Last Saturday members of Newfrontiers churches from East Kent gathered in a field just outside Canterbury. Tom Shaw, the pastor of City Church (www.thecitychurch.org.uk) had done a brilliant job in gathering hundreds of enthusiastic people to what proved to be a magnificent camping site.
The weather was excellent and the atmosphere bright and positive.
I had been personally invited to join them in the sad absence of David Holden, who is indisposed at the moment, so I turned up, to be honest, rather distracted by my focus being on the Together on a Mission conference in Brighton, which is so imminently upon us.
Having said that, I was absolutely delighted to be there and felt that I should take my two Saturday morning sessions from my recent studies on Elijah, since these themes have been on my heart for some time now. I am persuaded that Elijah is particularly qualified to speak to our generation. He also knew the horrors of living in a ‘post-Christian era’, having watched all the former values of his nation gradually disintegrate and Israel almost entirely forgetting its raison d’être.
The nation that was supposed to be the light of the world and God’s special treasure now had a king and a very scary queen who had made the worship of Yahweh illegal! How rapidly things had changed from 58 years earlier when Solomon reigned in splendour. How horrifically seven kings replacing one another had undermined the values of the nation.
One Queen, several governments
I am personally very stirred to see how things have changed so radically in the UK in a similar period of time. Wendy and I watched a video of the Queen’s coronation a while ago. It is amazing to listen to the promises that she was invited to make (in 1953), all of which were so honouring of the Lord Jesus Christ. She made magnificent statements which sadly now seem very foreign to our culture.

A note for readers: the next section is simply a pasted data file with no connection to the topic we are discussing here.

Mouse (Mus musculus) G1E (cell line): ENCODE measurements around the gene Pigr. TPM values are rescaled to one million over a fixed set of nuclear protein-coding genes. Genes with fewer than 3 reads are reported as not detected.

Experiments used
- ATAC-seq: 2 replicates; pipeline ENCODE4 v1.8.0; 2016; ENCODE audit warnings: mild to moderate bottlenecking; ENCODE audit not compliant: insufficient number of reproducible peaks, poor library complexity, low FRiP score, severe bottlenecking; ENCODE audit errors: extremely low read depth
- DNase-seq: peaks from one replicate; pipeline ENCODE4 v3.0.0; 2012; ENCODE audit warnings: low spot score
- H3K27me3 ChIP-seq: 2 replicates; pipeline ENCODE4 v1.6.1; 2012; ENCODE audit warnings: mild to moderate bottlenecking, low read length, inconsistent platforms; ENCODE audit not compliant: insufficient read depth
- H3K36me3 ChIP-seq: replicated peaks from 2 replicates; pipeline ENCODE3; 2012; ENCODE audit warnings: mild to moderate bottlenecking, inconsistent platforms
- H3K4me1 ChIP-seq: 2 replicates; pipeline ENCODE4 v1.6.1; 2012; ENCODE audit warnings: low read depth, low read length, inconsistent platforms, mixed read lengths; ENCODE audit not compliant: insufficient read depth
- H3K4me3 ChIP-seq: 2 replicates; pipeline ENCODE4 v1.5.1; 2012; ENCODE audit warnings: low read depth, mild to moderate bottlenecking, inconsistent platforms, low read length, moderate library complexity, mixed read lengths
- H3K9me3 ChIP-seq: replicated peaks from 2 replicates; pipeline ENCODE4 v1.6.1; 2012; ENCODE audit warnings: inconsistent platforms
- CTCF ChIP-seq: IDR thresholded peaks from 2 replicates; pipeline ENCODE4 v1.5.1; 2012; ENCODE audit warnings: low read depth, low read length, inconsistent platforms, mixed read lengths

Tragically in Elijah’s day, those who were meant to be living for the glory of God now found it was illegal to worship Him. How similar to some in our nation today where nurses are dismissed for offering to pray with their patients, and teachers would be in serious trouble if they spent time extolling the virtues of Jesus to their students. It’s not allowed.
How rapidly things have changed and how much we need an Elijah-like church.
I have been taking a series on Elijah now for a couple of years at Church of Christ the King in Brighton (www.cck.org.uk) – not every week you will be pleased to know! My most recent in the series was number eight, where we looked at Elijah’s prayer for rain on Mount Carmel.
It occurred to me that in going to Tom’s East Kent camp (above) I could take the verse found in James 5 concerning Elijah’s prayer – first that it would not rain and secondly that it might rain – and bring my first and then most recent sermons on Elijah.
I must confess to being genuinely encouraged by the response that has come to this series and particularly to this most recent sermon. If God is raising up more praying people I am deeply grateful. I am very grateful too to Adrian Warnock, noting that he has come across the series and is giving each preach some visibility on his blog (www.adrianwarnock.com).
Perhaps you would like to listen to the most recent talk in the series. If so, please click here
Now I must return to my preparation for the Brighton TOAM conference where I shall be speaking about our past, our present and our future, somewhat in response to Mark Driscoll’s stirring words last year. I do believe these will be important days and I am so glad that thousands of you will be with us. If you have a free day, why don’t you join us as a day visitor?
Incidentally, books referred to in the most recent sermon are:-
- DA Carson, A Call to Spiritual Reformation
- DA Carson (Editor), Teach us to Pray
- Andrew Murray, With Christ in the School of Prayer
- Andrew Murray, The Ministry of Intercession
- Yongi Cho, Prayer, the Key to Revival